Research on Crime in Japan
So I decided to do a bit of “research,” which sounds way better than “hanging out in bars talking to random Japanese folks.” Anyway, several weeks ago I found myself having drinks at an izakaya table, so I ventured a simple question:
“Is there crime in Japan?”
And everyone had the same answer: Nope. No way. No crime here.
So that put that question to rest. Whew, problem solved. But then I had a couple more beers, as is my custom, and thought of a slightly different query.
“Ever heard of someone having their car broken into?
“Oh yeah,” said one girl, “My family went to the beach, and when we came back, our car window was smashed, and my mother’s purse was gone.
“Ever seen anyone steal anything?
“Just shoplifting in stores,” said a guy.
“And I was in an elevator when I felt someone lifting my wallet out of my bag,” added another girl.
“Did you see the person’s face?” I asked.
“Yeah, it was an old lady,” she said. “I started yelling, but the elevator door opened and she ran away.
“Those old broads can move pretty fast,” I noted. “What about violent crime?
“A couple of salarymen were slugging it out on the train platform last week,” ventured another guy.
And suddenly there was a tsunami of stories, with each person chaining off the other, until a picture started to emerge of a nation awash with crimes that nobody’s talking about. It sounded more like Detroit than Japan. Although I’ve never been to Detroit, so I don’t really know what it’s like. Probably very nice, like Japan.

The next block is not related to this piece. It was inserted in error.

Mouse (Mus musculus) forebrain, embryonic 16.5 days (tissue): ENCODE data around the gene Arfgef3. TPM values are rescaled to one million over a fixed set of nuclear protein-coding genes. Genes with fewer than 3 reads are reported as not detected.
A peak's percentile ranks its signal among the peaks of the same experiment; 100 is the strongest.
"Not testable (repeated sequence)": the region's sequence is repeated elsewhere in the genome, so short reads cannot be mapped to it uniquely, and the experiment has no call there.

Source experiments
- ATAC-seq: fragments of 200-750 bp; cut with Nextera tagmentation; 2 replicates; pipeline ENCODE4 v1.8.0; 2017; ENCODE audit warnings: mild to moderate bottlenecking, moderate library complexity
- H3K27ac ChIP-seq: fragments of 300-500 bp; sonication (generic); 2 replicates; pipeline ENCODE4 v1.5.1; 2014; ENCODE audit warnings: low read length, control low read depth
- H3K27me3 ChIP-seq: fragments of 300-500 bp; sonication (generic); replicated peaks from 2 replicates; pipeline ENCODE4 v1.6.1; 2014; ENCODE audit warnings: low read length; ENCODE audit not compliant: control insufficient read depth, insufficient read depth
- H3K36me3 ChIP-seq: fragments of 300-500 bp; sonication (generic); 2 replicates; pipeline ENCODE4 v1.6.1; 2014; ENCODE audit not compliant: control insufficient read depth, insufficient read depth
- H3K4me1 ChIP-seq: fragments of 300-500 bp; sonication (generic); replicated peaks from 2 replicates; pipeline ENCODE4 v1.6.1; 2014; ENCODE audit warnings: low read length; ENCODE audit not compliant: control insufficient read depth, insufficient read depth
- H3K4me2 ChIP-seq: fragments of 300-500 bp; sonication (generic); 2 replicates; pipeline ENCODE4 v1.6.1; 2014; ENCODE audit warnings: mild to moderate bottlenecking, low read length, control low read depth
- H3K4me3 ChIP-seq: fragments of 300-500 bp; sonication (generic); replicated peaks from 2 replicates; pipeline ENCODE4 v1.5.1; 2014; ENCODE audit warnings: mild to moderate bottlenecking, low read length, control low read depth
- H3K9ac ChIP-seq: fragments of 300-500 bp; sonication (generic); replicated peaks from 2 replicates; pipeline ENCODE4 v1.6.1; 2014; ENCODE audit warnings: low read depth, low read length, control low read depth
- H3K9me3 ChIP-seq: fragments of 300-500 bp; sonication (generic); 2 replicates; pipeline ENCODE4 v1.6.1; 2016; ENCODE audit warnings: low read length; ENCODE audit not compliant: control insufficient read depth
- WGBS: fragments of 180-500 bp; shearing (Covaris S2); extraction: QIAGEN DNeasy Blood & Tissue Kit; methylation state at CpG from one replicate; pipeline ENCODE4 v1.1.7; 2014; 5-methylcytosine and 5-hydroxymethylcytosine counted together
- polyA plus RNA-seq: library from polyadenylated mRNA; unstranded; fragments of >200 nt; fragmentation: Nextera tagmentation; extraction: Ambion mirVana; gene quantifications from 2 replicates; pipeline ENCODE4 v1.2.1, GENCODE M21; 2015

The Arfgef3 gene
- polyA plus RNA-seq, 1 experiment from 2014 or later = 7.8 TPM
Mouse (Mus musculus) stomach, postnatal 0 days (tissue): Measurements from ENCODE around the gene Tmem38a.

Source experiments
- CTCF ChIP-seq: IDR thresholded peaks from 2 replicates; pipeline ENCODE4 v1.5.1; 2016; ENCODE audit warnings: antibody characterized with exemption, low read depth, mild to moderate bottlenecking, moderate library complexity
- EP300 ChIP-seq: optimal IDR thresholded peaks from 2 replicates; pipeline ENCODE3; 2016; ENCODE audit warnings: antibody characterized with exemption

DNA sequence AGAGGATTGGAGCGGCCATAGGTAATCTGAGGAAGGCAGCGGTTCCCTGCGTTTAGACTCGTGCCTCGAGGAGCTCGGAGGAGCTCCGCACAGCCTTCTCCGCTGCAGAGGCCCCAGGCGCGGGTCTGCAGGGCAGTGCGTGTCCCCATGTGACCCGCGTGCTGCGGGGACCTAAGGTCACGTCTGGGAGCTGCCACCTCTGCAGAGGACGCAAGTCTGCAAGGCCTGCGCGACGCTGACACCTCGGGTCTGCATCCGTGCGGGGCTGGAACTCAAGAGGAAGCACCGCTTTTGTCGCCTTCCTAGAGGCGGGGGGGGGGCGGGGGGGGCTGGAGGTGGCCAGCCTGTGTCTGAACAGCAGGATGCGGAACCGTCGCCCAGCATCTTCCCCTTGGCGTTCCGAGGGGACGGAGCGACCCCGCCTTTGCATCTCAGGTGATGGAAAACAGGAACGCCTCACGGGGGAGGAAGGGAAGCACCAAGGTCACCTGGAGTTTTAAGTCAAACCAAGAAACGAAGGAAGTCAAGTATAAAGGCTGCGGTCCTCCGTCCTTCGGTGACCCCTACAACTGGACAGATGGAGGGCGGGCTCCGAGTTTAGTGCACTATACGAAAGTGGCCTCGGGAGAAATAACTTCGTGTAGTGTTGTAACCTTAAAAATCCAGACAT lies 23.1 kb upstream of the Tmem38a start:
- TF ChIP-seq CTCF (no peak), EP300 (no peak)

Keep Your Eye on the Ball
So the next morning I went down to the 7-11 and bought two cans of coffee, drank them, then met with my sweet granny real estate agent.
“So I’ve been paying for a spot…” I began.
“Yes, we just need to finish the paperwork…” she said.
“But if I didn’t have a contract, then where was the money…
“Oh, the funds contract bank frequently routed parking deposit money moving customers transfer everything’s fine,” she said, and stood there smiling.
“I’m sorry,” I said. “Sometimes my Japanese isn’t so good. It sounded like you just said random words that don’t actually add up to a sentence.
So she said it slower. “Banks sometimes parking lot customers utilize temporary monthly fee until companies but it’s no problem.
“Temporary monthly fee until companies but it’s no problem?” I said.
“No problem at all,” she said, nodding.
“Okay, I think I’m starting to understand,” I said, nodding in unison.
“Good, then I just need your stamp on this document. Then we can put you into space 15.
“15?” I said. “What about 29?
“Oh 15 divorced usually tenant 29 boyfriend parking lucky number sign night cats. Or you can have space 11.
After that, I drove to 7-11, got a third can of coffee, four tall beers, and some scallop-flavored potato chips that were far too salty, and proceeded to come back and mistakenly park in space 11. Then I rode the elevator back to my apartment, drank all five cans, scattered teeny pieces of chips all over my apartment, and remembered what I’d known all along. There’s no crime in Japan, actually no problems at all. The only problems come from asking questions. I really gotta do less of that.